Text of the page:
thing is I'd be happy to say a prayer for the idf, they're mostly working class kids being sent to die, if that was what was said in the prayer that would be fine by me. that's not what is meant when it gets said though. mostly I end up sitting at the back feeling uncomfortable
things are changing, but jesus
Here's a quite interesting Adam Curtis piece from 2012, about the symbiosis between the rise of Hamas and the Israeli far-right.
He's not telling the whole story, for example about Israeli ethnic cleansing from '48 onwards, but it's thought-provoking stuff, supported with some fascinating archive footage.
Then why post on a thread in a forum entitled "theory, philosophy and history", you utter dick-drip?
Actually, we all know why - to do a bit more posturing about what a fucking hardman take-no-prisoners activist you are.
Jog on, sonny. Posturing mugs are ten a penny, although I'll grant you that posturing mugs who obviously fantasise about other blokes masturbating are slightly rarer than that.
I disagree. It does but it needs to stop the land grabs and settlements and give the people of Palestine freedom.
TBF all ideas of a homeland are more or less "invented", generally by "interest groups" who are invested in spreading their invention. I can't think of any "homeland" fantasy tat doesn't include some mind-numbingly arseholian assumptions about "the race" (or culture) and "others".
Although, of course, we don't see many moves in the knesset to strip Israeli Arab MPs of their positions because they happen to be Arabs who don't entirely agree with the Zionist majority.
He said, sarcastically.
Does that include the assertion by aboriginal groups in North America, Australia etc. of land claims to ancestral territories?
Like NI/6 counties and the United Ireland dream, I guess
how does it have 'a right' to exist? do states anywhere have rights?
It's alarming, the degree to which Zionist assumptions have been naturalised on an ongoing basis since the '70s in many synagogues. All you need is a rabbi who has a bent toward Zionism, or someone pushing, and what should be a neutrally-religious venue becomes an advert for the desires and assumptions of the state of Israel.
It doesn't, not exactly. It's more that there's sometimes more affinity than not between the two seemingly-separate sets of beliefs - ideology and religion.
Would it be a derail to ask how we can characterize supporters of the present Israeli killing of Palestinians?
And here is another "confusion" commonly seen around the issue - that nationalist Zionism has it within itself to "stop the land grabs and settlements and give the people of Palestine freedom".
The form of Zionism practiced in and by the state of Israel since foundation doesn't allow for stopping the land grabs etc. It's based on assumptions about the hegemony and primacy of one set of people, and that the land "belongs" to them, no ifs and no buts, and certainly no pesky Palestinians. To accept the right of Palestinians to live on that land is in direct conflict with both the assumptions of the nationalist Zionists, AND with the practices they've carried out since 1948, practices such as: massacring villages; "Hebraicising" place-names; eradicating evidence of Arab settlement (including archaeology - remember how pissed off the world was when the Taliban did that?); pushing Palestinians into ever-smaller pieces of land; causing Palestinians with resources to flee - plus a host of other shitty tricks that make it quite clear that "stopping the land grabs etc will never be on the agenda.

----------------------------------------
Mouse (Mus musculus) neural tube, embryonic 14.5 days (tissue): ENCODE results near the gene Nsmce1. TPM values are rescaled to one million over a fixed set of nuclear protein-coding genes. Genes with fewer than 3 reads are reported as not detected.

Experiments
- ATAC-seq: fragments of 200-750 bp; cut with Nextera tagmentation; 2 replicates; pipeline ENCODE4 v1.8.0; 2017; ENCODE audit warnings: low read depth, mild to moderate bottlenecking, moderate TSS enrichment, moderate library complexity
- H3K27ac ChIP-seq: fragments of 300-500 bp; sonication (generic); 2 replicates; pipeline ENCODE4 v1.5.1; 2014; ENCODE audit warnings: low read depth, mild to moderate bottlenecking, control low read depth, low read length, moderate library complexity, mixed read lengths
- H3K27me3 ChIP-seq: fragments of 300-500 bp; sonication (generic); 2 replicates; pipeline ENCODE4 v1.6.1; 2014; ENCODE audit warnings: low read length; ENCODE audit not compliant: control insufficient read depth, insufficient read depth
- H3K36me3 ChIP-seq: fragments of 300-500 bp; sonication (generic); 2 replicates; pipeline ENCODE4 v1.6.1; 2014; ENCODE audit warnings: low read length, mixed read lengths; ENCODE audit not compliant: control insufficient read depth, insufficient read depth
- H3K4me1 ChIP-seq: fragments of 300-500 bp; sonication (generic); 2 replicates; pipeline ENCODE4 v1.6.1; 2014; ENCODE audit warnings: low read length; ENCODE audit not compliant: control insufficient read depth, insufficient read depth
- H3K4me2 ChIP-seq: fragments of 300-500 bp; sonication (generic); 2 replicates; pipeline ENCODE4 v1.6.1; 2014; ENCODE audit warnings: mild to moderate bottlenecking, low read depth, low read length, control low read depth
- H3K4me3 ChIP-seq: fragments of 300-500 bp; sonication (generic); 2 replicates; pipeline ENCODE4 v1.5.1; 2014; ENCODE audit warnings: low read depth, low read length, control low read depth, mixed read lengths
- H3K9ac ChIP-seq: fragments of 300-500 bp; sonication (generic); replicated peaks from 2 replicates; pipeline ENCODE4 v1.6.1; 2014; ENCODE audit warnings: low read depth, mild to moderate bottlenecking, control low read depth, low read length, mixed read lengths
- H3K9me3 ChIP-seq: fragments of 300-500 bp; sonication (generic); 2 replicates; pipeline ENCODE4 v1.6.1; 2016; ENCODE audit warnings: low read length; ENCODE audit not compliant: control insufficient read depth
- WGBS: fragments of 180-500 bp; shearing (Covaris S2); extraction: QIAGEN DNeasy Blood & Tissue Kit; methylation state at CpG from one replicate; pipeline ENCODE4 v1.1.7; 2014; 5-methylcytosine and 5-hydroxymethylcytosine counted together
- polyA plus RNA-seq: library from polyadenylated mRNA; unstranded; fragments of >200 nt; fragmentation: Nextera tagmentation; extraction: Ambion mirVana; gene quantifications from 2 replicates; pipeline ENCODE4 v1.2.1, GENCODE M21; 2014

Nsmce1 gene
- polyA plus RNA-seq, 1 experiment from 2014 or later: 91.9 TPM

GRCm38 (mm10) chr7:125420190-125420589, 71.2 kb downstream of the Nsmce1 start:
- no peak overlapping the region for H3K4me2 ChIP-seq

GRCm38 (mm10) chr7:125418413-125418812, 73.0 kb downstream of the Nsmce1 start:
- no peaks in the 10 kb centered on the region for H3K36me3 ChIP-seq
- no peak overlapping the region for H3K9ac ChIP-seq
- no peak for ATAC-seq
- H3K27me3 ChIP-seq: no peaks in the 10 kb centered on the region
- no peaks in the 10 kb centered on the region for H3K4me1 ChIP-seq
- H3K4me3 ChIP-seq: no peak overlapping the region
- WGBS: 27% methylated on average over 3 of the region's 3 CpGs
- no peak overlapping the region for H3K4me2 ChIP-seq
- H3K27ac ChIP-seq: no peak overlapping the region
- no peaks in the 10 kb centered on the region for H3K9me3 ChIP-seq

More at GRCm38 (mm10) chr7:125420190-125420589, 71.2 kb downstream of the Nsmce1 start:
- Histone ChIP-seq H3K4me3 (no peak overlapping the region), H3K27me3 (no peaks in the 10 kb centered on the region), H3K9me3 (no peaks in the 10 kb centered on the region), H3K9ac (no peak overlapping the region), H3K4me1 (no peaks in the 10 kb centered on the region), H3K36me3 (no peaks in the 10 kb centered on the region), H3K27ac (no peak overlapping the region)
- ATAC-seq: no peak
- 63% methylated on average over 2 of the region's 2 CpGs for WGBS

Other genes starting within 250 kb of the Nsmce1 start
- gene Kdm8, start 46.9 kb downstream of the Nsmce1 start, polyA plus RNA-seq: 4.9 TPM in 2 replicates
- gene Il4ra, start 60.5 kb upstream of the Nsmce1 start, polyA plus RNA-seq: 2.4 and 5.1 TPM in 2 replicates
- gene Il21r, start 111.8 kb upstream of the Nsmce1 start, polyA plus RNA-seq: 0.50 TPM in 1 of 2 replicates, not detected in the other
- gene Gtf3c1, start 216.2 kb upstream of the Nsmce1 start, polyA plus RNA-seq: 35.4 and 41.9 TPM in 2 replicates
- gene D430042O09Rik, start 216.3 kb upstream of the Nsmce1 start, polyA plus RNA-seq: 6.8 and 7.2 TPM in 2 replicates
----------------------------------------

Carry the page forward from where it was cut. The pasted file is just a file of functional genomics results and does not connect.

BTW, when the "right to exist" is mentioned, many (lazy) people assume that what's being asked is "do Jews have a right to exist?". That's emphatically NOT the question. The question is "Does Zionism, as a political practice informing the decisions of a state about those it governs, have the right to exist?", and the answer is "it has no more right to exist than any other racist state that seeks to eradicate an inconvenient minority, i.e. no right at all".
Cheerleaders for murder.
yeah, and I don't know what we can do about it
what do you think?
Its everywhere, give money to such and such so they can plant trees in Israel
The clue is in the word "aboriginal".
The only thing we can do is appeal to the better natures of people who buy into the myths, although as we both know, that's generally a long and disheartening process, because for many such people, their belief in Israel is bound up with all sorts of shite whereby they believe that the Zionists actually represent the idea of Israel, rather than an idea of Israel.
If you're talking about the desires of some to kick the Protestants into the Irish Sea and drown them, then yes, if you're talking about peaceful co-existence, then no.
The thing with nationalist Zionism in Israel is that its' actions and pronouncements make clear that "peaceful co-existence" isn't on the agenda.
Separate names with a comma.